Zeeman tuning using the magnetic field is used to bring the QDs into mutual resonance. Direct observation revealed that it is possible to control the coherent fluctuations of the collective state by spectrally adjusting the QDs and changing the excitation circumstances.
Optical stimulation of one QD is achieved by optical pumping, and the photon-mediated coupling of two QDs in a PCW and the kinetics of its collective emission are collected. Then, the coupled QD system's emission dynamics show super- and subradiance that results from either constructive or destructive interference of the field that each QD scattered into the PCW.
Finally, by precisely regulating the detuning between two emitters, the coherent evolution of collective states was demonstrated. To enable their use in quantum information processing, collective states must first be prepared in a deterministic manner. The results illustrate an exact "control knob" of coupled collective quantum states that emitter tuning offers as an experimentally accessible tool.
The experimental findings, which are well reproduced by theory, show the rich, coherent dynamics of the collectively coupled QD emitter system.
Discussion and Future Outlook
The PCW's broadband spectrum functioning and long-range photon-mediated coherent interaction between QDs make it easier to observe super- and subradiant emission dynamics utilizing pairs of QDs embedded in PCWs and separated by distances much greater than the wavelength. This could be the first step in the development of multi-emitter applications that are crucial for technology, such as quantum memory with exponentially increasing photon storage fidelity or quantum transduction between microwave qubits and the optical domain.
When implementing a coherent spin inside the QD, the ability to regulate the detuning and pumping conditions will open up a whole new set of opportunities to alter the dynamics of the super- and subradiant state. A universal resource for measurement-based photonic quantum computing, for instance, might be created by deterministically generating advanced photonic cluster states.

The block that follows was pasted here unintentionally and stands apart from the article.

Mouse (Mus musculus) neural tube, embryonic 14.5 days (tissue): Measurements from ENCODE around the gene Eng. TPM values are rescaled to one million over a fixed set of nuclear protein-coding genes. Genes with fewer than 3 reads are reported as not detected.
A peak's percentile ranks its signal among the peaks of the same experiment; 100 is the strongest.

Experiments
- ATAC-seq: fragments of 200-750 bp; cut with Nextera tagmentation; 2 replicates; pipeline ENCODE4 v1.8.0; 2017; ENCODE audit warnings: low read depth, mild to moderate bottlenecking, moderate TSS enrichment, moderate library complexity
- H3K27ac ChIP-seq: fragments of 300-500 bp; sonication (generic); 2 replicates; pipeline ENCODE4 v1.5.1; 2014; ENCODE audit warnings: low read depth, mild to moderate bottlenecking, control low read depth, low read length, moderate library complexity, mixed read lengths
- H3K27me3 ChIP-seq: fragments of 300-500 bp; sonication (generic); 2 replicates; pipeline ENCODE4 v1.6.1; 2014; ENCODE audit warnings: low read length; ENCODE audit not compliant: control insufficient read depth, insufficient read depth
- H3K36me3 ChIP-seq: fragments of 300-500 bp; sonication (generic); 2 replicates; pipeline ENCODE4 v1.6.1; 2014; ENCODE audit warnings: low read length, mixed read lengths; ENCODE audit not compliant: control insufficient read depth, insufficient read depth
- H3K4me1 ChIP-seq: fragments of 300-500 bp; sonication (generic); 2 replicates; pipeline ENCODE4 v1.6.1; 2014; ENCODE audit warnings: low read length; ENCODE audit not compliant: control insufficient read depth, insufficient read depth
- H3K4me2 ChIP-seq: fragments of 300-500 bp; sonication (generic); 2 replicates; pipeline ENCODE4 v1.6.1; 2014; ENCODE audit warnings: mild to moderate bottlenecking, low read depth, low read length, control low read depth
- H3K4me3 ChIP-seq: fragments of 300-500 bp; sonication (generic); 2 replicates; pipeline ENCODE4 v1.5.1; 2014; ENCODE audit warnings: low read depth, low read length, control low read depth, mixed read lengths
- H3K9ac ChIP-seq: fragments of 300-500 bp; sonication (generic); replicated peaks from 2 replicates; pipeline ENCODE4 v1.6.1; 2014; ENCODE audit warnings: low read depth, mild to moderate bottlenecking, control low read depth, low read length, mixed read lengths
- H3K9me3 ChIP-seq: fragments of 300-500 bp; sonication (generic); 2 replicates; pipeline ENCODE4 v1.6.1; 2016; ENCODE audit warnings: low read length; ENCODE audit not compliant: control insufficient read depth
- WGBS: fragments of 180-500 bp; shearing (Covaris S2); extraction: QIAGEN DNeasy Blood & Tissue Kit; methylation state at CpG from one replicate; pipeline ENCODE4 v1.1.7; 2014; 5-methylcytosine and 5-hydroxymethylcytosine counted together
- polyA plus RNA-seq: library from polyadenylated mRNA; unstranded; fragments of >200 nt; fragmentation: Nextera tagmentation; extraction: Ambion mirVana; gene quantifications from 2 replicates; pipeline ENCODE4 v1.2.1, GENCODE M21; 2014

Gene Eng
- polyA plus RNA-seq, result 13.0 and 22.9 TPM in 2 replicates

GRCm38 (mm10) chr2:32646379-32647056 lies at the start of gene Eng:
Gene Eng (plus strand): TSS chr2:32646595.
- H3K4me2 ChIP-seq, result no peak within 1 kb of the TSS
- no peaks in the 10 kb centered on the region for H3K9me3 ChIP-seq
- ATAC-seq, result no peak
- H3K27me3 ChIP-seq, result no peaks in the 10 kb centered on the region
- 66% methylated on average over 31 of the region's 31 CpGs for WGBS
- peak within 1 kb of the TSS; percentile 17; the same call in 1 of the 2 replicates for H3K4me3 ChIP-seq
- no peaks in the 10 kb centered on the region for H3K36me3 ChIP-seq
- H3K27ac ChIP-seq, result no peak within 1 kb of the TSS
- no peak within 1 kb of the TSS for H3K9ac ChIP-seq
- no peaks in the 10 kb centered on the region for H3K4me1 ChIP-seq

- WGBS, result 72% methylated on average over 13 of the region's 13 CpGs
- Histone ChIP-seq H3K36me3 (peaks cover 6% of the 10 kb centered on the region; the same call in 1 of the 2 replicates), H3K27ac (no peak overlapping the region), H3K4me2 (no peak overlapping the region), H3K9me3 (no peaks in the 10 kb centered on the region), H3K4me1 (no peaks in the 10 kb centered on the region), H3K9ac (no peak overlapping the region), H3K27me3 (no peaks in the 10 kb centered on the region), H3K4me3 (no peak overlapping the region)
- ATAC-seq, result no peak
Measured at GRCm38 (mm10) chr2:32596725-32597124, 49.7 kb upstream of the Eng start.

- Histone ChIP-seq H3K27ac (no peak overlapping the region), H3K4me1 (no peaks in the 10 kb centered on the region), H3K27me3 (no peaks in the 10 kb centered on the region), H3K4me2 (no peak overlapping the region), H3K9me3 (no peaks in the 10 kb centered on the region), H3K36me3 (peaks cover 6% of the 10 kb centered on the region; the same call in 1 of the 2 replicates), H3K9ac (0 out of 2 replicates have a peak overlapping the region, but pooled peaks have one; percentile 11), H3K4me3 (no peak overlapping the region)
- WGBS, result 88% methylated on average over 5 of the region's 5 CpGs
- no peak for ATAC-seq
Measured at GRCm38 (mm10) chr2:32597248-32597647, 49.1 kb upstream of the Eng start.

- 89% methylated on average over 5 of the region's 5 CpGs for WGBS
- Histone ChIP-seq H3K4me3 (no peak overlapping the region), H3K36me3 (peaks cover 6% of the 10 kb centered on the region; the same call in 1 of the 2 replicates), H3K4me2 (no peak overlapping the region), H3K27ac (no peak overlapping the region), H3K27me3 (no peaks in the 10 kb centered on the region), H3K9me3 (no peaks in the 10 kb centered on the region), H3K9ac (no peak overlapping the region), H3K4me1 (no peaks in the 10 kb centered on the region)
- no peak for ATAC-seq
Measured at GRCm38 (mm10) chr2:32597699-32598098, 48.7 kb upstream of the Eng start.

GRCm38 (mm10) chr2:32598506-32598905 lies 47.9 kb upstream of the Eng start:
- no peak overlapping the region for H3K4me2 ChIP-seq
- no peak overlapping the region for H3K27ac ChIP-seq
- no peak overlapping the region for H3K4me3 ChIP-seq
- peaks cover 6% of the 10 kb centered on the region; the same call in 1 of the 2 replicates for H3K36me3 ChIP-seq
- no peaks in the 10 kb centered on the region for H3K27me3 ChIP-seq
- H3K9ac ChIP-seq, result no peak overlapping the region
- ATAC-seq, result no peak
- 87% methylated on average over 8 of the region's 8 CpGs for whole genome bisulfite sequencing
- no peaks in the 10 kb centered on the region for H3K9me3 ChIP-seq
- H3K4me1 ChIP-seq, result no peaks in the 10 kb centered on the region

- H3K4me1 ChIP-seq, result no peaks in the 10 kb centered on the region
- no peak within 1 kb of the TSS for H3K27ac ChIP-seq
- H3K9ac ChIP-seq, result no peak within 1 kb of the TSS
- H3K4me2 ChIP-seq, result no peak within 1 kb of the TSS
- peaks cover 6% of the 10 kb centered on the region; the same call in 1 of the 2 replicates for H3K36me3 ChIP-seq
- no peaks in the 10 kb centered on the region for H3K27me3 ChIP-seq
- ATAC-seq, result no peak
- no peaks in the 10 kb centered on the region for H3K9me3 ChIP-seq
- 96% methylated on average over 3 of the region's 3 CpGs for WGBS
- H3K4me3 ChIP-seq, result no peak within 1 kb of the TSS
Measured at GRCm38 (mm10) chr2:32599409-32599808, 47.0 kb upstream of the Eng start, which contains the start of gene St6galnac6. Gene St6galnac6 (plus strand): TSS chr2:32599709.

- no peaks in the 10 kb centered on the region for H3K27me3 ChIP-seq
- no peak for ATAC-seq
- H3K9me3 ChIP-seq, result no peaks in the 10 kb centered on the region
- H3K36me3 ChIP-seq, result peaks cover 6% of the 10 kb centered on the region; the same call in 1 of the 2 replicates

In a broader sense, the ability to deterministically connect many quantum emitters opens up a new field of study for strongly correlated light and matter non-equilibrium quantum many-body physics, which might be applied to quantum simulations of strongly correlated condensed matter systems.
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References and Further Reading
Alexey Tiranov, Vasiliki Angelopoulou, Cornelis Jacobus van Diepen, Björn Schrinski, Oliver August Dall’Alba Sandberg, Ying Wang, Leonardo Midolo, Sven Scholz, Andreas Dirk Wieck, Arne Ludwig, Anders Søndberg Sørensen, Peter Lodahl. Collective super- and subradiant dynamics between distant optical quantum emitters. Science, 2023; 379 (6630): 389 DOI: 10.1126/science.ade9324
University of Copenhagen - Faculty of Science. (26 January 2023) Quantum physicists make major nanoscopic advance. [Online] ScienceDaily. Available at: https://www.sciencedaily.com/releases/2023/01/230126161926.htm
J. Eschner, C. Raab, F. Schmidt-Kaler, and R. Blatt, Nature 413, 495 (2001).